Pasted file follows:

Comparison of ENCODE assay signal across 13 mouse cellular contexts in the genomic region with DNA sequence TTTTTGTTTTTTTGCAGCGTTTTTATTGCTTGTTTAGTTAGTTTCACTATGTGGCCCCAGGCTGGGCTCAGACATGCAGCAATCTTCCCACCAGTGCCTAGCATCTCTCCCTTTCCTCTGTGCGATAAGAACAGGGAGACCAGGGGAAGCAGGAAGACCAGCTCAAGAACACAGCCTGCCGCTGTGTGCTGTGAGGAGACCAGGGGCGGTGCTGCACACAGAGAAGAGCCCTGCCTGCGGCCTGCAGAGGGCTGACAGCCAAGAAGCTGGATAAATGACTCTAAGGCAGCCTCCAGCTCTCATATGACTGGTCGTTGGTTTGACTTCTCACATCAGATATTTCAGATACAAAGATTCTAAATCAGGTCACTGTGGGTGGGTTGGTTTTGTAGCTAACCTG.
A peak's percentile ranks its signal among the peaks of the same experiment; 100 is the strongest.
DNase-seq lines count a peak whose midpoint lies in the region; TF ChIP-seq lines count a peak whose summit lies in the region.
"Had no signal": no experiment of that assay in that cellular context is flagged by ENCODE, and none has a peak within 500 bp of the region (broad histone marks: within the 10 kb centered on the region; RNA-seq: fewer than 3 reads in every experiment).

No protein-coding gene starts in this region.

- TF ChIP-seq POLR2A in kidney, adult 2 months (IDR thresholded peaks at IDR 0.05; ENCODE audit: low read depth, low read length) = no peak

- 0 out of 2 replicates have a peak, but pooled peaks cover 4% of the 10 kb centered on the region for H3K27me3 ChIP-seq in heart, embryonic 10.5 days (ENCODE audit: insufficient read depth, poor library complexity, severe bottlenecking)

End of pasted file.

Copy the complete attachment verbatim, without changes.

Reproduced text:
Comparison of ENCODE assay signal across 13 mouse cellular contexts in the genomic region with DNA sequence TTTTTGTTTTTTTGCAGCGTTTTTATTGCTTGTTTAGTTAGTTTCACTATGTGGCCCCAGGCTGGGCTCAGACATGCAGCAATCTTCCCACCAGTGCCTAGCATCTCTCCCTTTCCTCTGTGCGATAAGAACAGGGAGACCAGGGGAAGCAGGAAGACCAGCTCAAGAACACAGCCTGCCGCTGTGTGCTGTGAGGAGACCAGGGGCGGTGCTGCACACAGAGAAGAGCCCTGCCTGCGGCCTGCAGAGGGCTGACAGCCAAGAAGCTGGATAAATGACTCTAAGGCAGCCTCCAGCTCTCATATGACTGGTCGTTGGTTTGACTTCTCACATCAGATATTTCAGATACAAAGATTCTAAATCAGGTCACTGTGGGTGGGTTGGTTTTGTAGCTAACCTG.
A peak's percentile ranks its signal among the peaks of the same experiment; 100 is the strongest.
DNase-seq lines count a peak whose midpoint lies in the region; TF ChIP-seq lines count a peak whose summit lies in the region.
"Had no signal": no experiment of that assay in that cellular context is flagged by ENCODE, and none has a peak within 500 bp of the region (broad histone marks: within the 10 kb centered on the region; RNA-seq: fewer than 3 reads in every experiment).

No protein-coding gene starts in this region.

- TF ChIP-seq POLR2A in kidney, adult 2 months (IDR thresholded peaks at IDR 0.05; ENCODE audit: low read depth, low read length) = no peak

- 0 out of 2 replicates have a peak, but pooled peaks cover 4% of the 10 kb centered on the region for H3K27me3 ChIP-seq in heart, embryonic 10.5 days (ENCODE audit: insufficient read depth, poor library complexity, severe bottlenecking)